Analysts at the Media Research Center have studied TV news coverage of the Iraq war from the beginning, even before the first bombs fell on Baghdad in March 2003. The record shows the networks have trumpeted bad news — setbacks for the U.S. coalition and allegations of misdeeds by American troops — while minimizing good news such as the success of the 2007 troop surge and acts of heroism by U.S. soldiers.
The Early Show did its best this morning to help Barack Obama climb out of the hole he's dug for himself with his close association with the Rev. Jeremiah Wright.
In a set-up segment, CBS's Dean Reynolds rhetorically asked: "the question is whether the rhetoric is so remarkable, because in African-American churches pastors often seek to rouse their congregants to self-reliance by speaking harshly about the country's troubled racial past and the need to overcome it."
Nice try, but how does accusing the US government of introducing AIDS and giving black people drugs equate to a call for self-reliance?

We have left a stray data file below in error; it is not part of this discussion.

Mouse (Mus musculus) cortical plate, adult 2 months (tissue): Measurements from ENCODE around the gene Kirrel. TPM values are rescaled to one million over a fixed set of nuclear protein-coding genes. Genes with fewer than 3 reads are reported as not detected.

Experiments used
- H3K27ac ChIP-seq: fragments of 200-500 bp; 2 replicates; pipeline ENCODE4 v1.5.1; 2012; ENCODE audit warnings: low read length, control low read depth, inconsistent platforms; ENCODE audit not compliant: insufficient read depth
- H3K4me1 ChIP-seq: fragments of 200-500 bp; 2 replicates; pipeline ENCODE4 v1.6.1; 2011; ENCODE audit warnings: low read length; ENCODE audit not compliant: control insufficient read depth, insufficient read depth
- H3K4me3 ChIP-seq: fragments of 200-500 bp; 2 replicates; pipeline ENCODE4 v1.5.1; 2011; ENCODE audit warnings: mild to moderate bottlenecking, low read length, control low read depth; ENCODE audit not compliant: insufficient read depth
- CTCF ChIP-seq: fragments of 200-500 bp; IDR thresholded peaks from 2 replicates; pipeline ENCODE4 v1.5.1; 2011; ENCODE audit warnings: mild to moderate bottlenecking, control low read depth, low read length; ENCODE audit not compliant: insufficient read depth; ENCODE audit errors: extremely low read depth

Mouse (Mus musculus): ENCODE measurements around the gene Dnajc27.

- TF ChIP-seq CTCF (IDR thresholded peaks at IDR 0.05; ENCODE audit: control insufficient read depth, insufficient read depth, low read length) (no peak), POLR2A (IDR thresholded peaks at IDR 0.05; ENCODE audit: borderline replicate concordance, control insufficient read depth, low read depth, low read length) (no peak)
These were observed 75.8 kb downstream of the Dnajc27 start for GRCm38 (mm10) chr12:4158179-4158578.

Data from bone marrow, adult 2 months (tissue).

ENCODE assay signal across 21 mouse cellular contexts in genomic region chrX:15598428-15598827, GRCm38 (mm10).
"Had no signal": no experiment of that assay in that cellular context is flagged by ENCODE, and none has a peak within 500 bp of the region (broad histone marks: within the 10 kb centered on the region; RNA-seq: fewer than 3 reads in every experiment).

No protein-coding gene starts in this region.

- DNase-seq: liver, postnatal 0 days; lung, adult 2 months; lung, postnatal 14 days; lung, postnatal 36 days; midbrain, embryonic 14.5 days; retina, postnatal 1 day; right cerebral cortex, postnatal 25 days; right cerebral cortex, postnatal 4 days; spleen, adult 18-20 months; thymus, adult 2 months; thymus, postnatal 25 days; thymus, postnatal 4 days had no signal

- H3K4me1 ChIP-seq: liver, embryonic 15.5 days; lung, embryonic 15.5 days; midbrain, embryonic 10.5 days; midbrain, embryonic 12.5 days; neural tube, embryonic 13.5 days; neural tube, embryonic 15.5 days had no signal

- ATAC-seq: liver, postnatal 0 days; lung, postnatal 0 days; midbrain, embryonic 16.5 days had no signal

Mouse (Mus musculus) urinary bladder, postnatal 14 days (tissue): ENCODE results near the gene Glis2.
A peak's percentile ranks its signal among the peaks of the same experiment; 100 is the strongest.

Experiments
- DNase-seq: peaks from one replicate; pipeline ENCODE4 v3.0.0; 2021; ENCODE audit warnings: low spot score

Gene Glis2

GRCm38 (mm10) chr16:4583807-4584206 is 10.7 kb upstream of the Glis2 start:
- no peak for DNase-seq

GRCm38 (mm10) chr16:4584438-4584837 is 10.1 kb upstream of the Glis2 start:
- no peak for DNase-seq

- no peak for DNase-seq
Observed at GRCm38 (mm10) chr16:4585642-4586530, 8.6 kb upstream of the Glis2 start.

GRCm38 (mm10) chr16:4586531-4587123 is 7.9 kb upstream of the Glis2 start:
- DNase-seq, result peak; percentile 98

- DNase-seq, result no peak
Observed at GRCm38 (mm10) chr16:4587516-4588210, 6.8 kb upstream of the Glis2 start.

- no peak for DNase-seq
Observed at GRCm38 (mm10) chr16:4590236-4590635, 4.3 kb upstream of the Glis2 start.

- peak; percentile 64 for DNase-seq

Reynolds concluded by stating that the Obama campaign is concerned that its candidate has been "victimized" in the same way the Trinity church claims Rev. Wright has.
Then it was on to a Russ Mitchell interview of the Rev. Dr. Calvin Butts, III of Harlem's famed Abyssinian Baptist Church. The thrust of Mitchell's questions and Rev. Butts' responses was that the controversy is being blown out of proportion, that fiery rhetoric is a tradition in black churches with roots in the Bible and even in the words of Jesus. Moreover, it would be wrong to expect congregants to criticize their pastors' words.
According to Media Life Magazine, the three big network evening news broadcasts have slipped badly in the key 18 to 34 age bracket. At the same time, though, the Cable news nets have picked up among that same demographic. All three network newscasts have lost numbers since last year, with Katie Couric having the worst slide of the three.